I was so moved by your performance in Berkeley. Honestly this is my first time reading about these events in your life. We can’t know what road a person has been down but we can act with decency & compassion. You are a bright light

  10. Nina Schuessler says:

    Your poetry says it all. Keep something to yourself. We all have borders that can’t be crossed. You don’t have to let everyone in. You can say I’m not in the mood to talk now. You are an artist and you don’t always have to be an open book. You gave your music. It’s there!

  11. Dustin Vincent says:

    I just recently discovered you and I think you have the greatest voice and your lyrics are very similar to the poetry I used to write. I am proud of your success and wish you luck. Continue your ability to touch millions of women and men too. I have had depression since 2002 and your words help pull me out of it. Thank you for being wicked smart.

  12. Suzanne says:

    Educate is what you’ve done here. Probably not everyone is going to read this and people will probably still bombard you in person and online which is probably what I’m doing right now. Honestly, I think you are right about the pain from re-living that trauma being partially self-inflicted. People think you are public property now, but at the same time I cannot imagine the number of people you must be helping (including myself), people who have had similar traumatic experiences and people like me who have serious body image issues. You have given us all confidence to be unafraid in being ourselves and to love ourselves, however, you need to weigh the toll that this takes on you. Don’t forget to love Yourself and take care of You first. I want to continue to enjoy new music from you. You’re just getting started.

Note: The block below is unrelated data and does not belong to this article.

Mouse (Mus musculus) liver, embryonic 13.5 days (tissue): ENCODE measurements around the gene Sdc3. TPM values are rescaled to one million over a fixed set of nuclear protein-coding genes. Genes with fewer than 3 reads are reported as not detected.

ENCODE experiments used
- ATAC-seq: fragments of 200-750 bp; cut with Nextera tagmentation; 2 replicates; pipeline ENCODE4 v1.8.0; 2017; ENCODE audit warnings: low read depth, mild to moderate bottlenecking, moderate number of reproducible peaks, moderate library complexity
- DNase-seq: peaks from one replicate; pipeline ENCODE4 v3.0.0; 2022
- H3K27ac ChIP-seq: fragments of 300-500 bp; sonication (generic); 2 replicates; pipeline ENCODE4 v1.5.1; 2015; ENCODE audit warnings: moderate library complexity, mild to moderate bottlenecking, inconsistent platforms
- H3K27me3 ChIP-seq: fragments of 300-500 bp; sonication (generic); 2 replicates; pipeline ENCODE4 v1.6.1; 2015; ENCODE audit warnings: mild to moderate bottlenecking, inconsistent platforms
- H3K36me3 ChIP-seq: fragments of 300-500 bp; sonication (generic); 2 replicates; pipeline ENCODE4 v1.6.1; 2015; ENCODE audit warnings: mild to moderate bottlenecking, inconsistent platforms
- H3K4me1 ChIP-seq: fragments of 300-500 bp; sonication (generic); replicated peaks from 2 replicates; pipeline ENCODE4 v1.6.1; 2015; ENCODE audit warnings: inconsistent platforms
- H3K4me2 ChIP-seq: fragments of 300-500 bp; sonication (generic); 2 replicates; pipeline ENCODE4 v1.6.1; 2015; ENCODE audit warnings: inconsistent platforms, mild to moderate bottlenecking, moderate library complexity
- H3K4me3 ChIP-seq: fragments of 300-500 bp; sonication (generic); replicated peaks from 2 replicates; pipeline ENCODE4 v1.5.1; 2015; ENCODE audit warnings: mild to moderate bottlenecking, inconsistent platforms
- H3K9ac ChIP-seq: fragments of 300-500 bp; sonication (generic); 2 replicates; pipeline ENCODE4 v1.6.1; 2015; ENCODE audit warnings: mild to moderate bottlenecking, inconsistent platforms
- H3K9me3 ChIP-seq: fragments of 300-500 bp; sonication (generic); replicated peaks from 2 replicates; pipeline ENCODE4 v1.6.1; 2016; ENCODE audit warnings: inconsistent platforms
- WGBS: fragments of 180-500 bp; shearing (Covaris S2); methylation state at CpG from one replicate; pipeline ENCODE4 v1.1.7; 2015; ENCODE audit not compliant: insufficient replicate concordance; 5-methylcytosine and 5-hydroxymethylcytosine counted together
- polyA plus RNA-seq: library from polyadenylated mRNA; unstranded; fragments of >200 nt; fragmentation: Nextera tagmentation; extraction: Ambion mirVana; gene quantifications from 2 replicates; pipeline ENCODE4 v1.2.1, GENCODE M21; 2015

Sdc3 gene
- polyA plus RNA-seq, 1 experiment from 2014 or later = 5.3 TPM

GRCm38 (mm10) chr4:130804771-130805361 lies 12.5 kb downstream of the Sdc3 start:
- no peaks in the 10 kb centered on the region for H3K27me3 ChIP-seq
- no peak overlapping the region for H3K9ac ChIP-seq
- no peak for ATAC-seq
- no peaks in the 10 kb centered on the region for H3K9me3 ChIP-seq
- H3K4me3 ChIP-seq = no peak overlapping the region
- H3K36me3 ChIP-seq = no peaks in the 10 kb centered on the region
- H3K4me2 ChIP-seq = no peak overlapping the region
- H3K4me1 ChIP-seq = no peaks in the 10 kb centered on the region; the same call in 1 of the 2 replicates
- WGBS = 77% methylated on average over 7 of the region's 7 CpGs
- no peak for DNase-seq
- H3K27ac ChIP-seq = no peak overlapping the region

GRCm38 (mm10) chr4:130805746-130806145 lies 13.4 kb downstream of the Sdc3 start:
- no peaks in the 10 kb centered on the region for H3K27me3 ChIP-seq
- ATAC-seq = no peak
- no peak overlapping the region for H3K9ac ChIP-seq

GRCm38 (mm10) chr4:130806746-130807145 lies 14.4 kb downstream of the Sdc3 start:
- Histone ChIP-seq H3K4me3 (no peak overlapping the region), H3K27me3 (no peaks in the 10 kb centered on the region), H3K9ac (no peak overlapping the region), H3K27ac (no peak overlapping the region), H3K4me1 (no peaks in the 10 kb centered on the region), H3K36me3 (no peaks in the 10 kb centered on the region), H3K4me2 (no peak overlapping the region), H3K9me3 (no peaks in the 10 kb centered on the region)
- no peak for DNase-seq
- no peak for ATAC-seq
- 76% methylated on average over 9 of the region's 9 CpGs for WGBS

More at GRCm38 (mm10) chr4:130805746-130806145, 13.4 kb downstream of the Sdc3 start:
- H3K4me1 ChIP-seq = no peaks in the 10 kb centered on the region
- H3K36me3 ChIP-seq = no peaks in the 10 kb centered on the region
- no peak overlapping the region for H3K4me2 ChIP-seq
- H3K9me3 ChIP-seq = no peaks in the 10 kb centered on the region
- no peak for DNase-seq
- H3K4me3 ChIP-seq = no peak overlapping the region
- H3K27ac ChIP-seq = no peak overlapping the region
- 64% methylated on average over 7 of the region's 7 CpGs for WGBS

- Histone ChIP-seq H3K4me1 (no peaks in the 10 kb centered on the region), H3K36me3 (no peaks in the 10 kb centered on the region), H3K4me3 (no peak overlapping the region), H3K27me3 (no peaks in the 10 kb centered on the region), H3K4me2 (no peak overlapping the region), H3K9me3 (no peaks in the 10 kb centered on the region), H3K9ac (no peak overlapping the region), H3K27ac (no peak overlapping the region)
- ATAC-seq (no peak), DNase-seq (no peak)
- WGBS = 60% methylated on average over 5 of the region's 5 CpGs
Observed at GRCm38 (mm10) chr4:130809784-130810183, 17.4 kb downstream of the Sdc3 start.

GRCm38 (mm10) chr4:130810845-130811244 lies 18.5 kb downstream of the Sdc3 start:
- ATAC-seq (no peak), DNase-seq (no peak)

13. darian2515 says:

    Reblogged this on #Courageous and commented:
    The venerable Ms. Mary Lambert never fails to be both beautiful and heartbreaking at the same time. This is wonderful.

  14. travellingpoetsunion says:

    Hold on Mary
    Be Strong Mary
    Outline Yourself with Light
    We Stand Behind You
    We Stand With You
    We pummel all with Light

  15. Riki says:

    You are incredible! And your words are ever punctuated with everything raw and real and filled with humility.

  16. Emilie says:

    Oh my god, I just finished reading this article and I have tears in my eyes. I will never understand the television hosts, asking personal questions as if they were talking about the dress that Kate Middleton had on her wedding day.

    I think you clear something that gives the impression that you are only joy and happiness, and it’s a very good thing, because you give smiles and hope to many people, myself included. But some forget that behind every smile hides history and injuries. And sometimes you can’t talk about anything with lightness and joy. Sometimes, some wounds have not healed. It is a long process that the business doesn’t understand.